Environmental contours are used to analyze extreme combinations of the metocean of response variables in the design of structures. Several methods exist for their generation and each uses a different mathematical model which results in different statistical meanings. This study compares the exceedance contour method, a non-standard approach, to the established Constant Probability Density (CPD) and Inverse First Order Reliability Method (IFORM) approaches to construct contours of extreme sea-states. Contour of extreme sea states are presented for three locations which show that the exceedance method generally produces narrower contours compared to the CPD and IFORM contours. Three offshore systems were considered: heave response of semi-submersible, wave induced bending moment of a ship shaped vessel and flexible riser supported by an FPSO. These studies showed that for the concave shapes of the metocean probability density (PDF) isolines the exceedance contour predicts lower maximum responses than the CPD and IFORM. For the convex PDF isolines, this is not always the case. The differences in the predicted extreme responses are further dependent on whether the response is more sensitive to shorter or longer periods.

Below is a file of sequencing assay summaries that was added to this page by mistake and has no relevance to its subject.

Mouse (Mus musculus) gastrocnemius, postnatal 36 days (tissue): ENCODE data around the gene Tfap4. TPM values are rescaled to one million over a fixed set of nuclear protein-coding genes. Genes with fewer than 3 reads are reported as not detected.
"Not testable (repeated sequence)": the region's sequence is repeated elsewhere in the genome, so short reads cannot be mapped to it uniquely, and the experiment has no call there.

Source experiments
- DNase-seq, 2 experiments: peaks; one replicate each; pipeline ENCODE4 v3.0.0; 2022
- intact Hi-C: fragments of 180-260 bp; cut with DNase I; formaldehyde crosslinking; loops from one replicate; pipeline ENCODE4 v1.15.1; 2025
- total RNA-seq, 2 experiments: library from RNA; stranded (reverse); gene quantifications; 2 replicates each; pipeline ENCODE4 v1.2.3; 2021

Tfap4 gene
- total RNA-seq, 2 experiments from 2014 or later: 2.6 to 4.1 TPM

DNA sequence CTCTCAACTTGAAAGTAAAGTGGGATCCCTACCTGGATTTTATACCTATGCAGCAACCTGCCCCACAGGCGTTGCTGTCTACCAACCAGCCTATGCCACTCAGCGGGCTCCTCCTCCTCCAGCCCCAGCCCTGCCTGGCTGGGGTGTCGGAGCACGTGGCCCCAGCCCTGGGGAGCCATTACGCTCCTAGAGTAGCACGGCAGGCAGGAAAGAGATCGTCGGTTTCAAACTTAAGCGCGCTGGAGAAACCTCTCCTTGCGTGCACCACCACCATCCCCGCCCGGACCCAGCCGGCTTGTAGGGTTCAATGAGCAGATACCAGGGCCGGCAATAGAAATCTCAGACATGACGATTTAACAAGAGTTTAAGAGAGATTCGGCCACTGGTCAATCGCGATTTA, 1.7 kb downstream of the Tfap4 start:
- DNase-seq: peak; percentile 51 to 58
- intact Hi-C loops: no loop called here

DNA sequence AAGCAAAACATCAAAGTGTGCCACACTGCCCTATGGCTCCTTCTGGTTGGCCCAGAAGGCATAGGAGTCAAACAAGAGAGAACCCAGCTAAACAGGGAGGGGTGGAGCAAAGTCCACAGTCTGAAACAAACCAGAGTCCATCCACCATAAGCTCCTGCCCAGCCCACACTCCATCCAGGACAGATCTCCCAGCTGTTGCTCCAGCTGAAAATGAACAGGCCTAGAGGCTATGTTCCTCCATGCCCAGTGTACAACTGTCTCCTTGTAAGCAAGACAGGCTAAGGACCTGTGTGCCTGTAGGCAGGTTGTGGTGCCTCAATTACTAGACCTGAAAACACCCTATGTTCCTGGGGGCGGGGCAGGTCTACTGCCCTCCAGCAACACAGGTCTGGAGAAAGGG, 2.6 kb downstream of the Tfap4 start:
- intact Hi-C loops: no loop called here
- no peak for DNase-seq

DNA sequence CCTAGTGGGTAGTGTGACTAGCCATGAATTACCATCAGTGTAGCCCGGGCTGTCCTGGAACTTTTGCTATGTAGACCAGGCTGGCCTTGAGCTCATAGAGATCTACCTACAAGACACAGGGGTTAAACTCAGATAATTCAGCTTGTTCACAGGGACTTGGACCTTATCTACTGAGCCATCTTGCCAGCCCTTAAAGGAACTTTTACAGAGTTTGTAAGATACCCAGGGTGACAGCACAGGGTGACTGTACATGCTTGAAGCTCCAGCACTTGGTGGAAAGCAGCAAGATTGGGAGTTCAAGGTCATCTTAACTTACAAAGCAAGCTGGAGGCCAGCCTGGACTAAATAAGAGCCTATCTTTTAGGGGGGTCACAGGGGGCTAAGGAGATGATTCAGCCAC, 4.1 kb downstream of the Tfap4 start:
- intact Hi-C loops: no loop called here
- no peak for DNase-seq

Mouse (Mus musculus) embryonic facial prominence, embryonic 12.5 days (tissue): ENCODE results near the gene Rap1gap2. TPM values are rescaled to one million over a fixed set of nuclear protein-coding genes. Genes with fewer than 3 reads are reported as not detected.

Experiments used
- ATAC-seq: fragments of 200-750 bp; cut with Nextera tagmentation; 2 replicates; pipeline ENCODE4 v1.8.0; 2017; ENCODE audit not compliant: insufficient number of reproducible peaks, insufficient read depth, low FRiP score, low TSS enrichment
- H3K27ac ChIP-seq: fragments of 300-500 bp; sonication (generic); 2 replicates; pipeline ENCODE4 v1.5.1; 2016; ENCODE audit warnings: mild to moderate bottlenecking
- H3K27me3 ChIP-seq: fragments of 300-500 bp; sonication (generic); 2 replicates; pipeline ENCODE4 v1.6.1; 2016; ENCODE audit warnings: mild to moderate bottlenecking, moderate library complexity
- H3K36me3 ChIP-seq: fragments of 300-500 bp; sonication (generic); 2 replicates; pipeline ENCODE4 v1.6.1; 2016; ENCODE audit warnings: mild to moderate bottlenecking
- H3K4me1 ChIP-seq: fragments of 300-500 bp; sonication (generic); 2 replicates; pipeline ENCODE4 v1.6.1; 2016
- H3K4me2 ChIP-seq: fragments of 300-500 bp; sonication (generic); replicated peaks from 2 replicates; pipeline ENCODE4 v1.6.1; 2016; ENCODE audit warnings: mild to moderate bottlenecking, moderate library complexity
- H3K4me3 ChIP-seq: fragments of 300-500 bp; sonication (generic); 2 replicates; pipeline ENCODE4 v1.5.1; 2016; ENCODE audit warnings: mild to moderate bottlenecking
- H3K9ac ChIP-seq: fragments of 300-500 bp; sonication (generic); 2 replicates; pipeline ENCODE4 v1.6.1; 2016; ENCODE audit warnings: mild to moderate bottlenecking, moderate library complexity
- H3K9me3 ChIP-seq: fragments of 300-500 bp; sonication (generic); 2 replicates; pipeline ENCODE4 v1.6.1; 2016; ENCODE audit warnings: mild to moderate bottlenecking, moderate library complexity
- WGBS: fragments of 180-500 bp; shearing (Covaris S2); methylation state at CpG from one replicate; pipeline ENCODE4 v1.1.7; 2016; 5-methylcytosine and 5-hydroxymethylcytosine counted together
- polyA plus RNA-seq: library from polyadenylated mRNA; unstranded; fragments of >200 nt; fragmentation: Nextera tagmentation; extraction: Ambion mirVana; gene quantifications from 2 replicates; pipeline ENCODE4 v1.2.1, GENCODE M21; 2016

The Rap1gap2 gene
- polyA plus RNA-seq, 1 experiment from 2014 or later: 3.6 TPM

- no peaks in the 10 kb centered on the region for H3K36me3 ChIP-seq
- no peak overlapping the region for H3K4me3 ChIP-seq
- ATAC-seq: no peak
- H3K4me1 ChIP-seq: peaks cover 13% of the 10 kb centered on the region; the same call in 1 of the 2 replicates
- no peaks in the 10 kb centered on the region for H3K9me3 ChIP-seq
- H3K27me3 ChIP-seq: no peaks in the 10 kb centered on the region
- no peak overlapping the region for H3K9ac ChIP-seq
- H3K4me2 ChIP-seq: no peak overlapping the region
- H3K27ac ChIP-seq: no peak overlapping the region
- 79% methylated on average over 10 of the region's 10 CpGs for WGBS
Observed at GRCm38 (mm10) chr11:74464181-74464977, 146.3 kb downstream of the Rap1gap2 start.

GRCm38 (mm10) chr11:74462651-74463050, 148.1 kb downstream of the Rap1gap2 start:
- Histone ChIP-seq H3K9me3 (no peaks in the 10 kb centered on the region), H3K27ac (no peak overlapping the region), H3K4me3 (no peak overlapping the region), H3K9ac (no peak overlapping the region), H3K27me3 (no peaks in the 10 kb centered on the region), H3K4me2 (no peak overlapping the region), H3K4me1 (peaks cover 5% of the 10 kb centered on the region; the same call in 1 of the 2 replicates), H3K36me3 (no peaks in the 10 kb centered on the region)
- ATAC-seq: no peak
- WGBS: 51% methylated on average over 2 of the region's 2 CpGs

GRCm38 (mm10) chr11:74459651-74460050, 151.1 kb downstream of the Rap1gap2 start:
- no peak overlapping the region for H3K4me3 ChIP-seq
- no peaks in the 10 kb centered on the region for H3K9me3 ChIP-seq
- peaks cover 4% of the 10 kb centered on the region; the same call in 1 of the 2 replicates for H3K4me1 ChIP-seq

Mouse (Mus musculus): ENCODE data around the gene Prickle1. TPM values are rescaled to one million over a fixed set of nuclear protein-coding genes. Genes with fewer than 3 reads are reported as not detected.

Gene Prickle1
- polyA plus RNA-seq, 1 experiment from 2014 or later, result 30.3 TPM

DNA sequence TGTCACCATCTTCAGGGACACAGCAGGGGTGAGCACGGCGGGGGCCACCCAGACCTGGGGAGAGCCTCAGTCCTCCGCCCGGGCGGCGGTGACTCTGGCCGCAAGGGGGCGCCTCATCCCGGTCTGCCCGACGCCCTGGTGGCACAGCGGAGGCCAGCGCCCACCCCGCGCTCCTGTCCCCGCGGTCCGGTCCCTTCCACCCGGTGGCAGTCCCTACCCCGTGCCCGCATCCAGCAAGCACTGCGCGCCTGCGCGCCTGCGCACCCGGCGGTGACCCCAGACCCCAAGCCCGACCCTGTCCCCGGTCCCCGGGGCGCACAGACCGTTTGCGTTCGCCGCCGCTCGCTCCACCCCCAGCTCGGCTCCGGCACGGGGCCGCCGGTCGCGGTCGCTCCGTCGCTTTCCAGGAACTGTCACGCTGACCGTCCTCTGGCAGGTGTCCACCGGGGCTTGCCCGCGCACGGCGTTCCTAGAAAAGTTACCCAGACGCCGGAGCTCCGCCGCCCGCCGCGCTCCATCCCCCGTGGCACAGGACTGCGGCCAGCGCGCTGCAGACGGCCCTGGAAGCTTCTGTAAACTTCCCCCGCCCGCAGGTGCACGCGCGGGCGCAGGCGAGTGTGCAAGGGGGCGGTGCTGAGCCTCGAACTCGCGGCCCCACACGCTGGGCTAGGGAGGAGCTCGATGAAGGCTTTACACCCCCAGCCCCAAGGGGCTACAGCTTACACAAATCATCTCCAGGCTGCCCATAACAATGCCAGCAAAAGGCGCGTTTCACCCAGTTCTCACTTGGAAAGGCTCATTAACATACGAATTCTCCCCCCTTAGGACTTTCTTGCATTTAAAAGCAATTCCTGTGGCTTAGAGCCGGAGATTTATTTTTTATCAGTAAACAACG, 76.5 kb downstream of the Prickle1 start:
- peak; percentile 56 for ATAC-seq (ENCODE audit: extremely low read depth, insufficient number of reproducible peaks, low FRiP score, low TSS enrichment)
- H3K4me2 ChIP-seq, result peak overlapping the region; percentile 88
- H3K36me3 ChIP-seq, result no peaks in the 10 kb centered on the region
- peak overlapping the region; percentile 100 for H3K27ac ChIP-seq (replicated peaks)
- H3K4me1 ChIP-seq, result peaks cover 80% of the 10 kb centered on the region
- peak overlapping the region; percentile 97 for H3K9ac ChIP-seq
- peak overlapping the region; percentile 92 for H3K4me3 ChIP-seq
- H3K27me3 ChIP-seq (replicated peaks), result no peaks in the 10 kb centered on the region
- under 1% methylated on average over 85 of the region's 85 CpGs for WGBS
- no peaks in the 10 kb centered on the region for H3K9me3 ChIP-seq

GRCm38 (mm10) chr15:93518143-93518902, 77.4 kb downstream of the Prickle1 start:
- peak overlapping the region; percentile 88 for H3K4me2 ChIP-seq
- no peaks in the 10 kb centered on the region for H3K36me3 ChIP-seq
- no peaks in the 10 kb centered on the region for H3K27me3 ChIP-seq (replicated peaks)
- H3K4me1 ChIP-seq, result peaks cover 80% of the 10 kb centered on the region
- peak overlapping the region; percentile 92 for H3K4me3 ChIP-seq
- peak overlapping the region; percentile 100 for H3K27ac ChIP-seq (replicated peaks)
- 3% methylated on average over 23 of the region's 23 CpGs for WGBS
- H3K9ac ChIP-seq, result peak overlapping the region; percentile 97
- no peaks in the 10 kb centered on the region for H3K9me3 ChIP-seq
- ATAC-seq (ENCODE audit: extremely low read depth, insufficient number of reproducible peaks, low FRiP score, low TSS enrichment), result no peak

Environmental contours are a known method for establishing extreme combinations of several variables of interest in the design of offshore structures. Several methods exist for their generation which use different mathematical formulations and result in different statistical meaning. The data sets to which the contours are applied are described by joint probability density functions (PDF), commonly generated for metocean parameters such as significant wave height, peak period, wind speed, and others (Bitner-Gregersen 2005).

Strengths and limitations of the application of the environmental contours to offshore systems coupled to floating structures are presented. The assumption that risers or other coupled systems' design responses occur simultaneously with the design responses of the floating structure is critically reviewed.

The offshore system design is usually based on the prediction of extreme system responses, which are most accurately predicted by a long term analysis, also referred to as response based analysis. Because such analysis may be time consuming and expensive, especially at the initial design stage, the environmental contours were developed as an approximation, which enabled the long term responses to be estimated by a short-term analysis over a set of metocean combinations (Winterstein et al. 1993) (Haver and Kleiven 2004). After the short term response analysis has been performed for all combinations on the environmental contour, the maximum response can be identified and the critical environmental condition established as that point on the contour that generated the overall maximum.

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